This southwest Detroit community organizer is fighting for the rights of her people

Samantha Magdaleno's journey as an activist started before she was born.

Her uncle and dad worked for nonprofits, and her aunt is Mary Turner, whose name is emblazoned across the Center for Advocacy that is home to State Rep. Stephanie Chang's office and community-based initiatives such as the fellowship program Girls Making Change.

It's no surprise, then, that Magdaleno began her own career in activism at a young age. When she was 13, she started attending the summer youth program at the Detroit Hispanic Development Corporation. As an adult, she became its director of community organizing.

In high school, she joined Family, Career and Community Leaders of America, a nationwide program for high school students in family and consumer sciences education. During summer breaks from college, she would come back home from Texas where she was going to college to organize with One Michigan.

But it was the microaggressions she experienced throughout her education that opened her eyes to the systemic racism and inequities that people of color face on a regular basis. In kindergarten, whenever she spoke Spanish she was told to put her head down.

"I actually stopped speaking my language because I was afraid to go home to my grandparents and tell them that I had to put my head down," she says.

Then there was the time in sixth grade when her social studies teacher wanted to divide up the class based on eye color. When she transferred to Huron High School in New Boston, where confederate flags were a common sight, one boy asked her if she even spoke English.

"My grandfather and my grandmother always told me to be proud of where we came from," she says. "They always taught me that these are the circumstances we have to deal with when we lived in the city. And there's a lot of systemic racism around that prevents people from actually furthering themselves."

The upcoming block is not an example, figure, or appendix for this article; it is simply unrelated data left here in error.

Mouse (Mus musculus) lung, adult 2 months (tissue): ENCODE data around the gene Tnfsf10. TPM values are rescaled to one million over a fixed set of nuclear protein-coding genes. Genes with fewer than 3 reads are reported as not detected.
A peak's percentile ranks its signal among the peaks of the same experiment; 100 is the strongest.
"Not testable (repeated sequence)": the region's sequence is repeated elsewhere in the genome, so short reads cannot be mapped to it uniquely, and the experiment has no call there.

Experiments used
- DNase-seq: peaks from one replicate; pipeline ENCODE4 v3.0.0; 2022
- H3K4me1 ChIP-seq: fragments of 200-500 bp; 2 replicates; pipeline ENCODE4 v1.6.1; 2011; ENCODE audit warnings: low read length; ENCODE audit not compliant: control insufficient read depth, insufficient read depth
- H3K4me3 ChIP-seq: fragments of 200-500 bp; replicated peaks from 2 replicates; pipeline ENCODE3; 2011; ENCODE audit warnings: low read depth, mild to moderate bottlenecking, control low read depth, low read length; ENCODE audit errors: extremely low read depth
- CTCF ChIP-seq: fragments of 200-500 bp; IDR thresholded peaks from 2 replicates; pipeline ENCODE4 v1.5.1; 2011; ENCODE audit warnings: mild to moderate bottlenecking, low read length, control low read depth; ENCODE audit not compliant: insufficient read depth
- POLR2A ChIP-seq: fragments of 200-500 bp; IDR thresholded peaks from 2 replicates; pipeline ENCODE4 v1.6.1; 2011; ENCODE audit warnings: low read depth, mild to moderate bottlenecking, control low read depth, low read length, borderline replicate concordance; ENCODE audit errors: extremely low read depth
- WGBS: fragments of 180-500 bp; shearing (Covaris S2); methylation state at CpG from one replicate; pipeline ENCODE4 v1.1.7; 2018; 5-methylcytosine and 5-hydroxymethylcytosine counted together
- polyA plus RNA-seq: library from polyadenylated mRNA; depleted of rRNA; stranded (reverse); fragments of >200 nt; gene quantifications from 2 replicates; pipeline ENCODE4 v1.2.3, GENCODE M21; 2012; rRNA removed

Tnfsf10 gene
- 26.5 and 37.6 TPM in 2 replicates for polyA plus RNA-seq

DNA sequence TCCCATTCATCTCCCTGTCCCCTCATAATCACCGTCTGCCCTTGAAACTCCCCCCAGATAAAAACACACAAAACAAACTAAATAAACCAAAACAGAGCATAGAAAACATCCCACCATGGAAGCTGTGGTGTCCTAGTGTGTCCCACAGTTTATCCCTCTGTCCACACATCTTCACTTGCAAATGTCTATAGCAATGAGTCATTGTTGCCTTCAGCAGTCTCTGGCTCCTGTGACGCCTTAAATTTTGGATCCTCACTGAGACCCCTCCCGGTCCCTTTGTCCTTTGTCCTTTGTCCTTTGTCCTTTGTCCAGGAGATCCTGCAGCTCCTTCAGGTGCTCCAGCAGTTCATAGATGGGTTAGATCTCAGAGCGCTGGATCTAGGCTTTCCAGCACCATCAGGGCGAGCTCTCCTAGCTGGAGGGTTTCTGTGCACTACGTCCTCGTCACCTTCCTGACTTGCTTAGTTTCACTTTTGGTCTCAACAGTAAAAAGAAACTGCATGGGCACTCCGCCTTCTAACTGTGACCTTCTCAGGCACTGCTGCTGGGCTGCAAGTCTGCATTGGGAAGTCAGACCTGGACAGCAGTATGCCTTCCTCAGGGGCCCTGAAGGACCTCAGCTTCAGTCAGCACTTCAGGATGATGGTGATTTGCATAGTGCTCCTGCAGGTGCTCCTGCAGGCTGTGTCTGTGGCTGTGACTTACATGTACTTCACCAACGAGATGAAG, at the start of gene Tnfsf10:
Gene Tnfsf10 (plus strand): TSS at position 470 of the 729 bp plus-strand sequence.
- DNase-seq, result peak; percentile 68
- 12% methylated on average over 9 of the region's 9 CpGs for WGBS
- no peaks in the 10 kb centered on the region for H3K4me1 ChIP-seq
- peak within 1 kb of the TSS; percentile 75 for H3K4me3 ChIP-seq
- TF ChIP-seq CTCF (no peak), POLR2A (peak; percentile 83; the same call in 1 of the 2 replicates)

Her great-grandparents came to the U.S. as undocumented immigrants and experienced a great deal of discrimination. 

"They say slavery is over, but when it comes to the undocumented community, [they are treated as slaves]. So with that in my head growing up, I always wanted to do something to help out my people."

Magdaleno doesn't give up easily. She studied psychology at the University of Texas—Pan American, where she decided to go to college an hour after her boyfriend broke up with her and canceled their plans to live together in New York ("I was not going to be that loser who stayed home after a breakup," she says). When she returned to Detroit in 2014 for good, she wasted no time in community organizing, advocating for Detroit City IDs and pushing City Council to remove parking meters along Vernor she says would have been detrimental to small businesses.

Today Magdaleno is a director at One Michigan, an immigrant rights organization. The nonprofit provides resources to immigrant communities through trainings, organizing, and empowerment, in addition to supporting those involved in deportation cases. At their southwest Detroit office on Scotten Street and Vernor Avenue, they train youths to be activists through classes on building, art, fellowship, and music.

Magdaleno in One Michigan's headquarters
Magdaleno and Jose Franco, founder of One Michigan, are working on separating the organization into "two different buckets," Magdaleno says. Franco will head up One Michigan for Immigrant Rights, and Magdaleno will take over One Michigan for the Global Majority.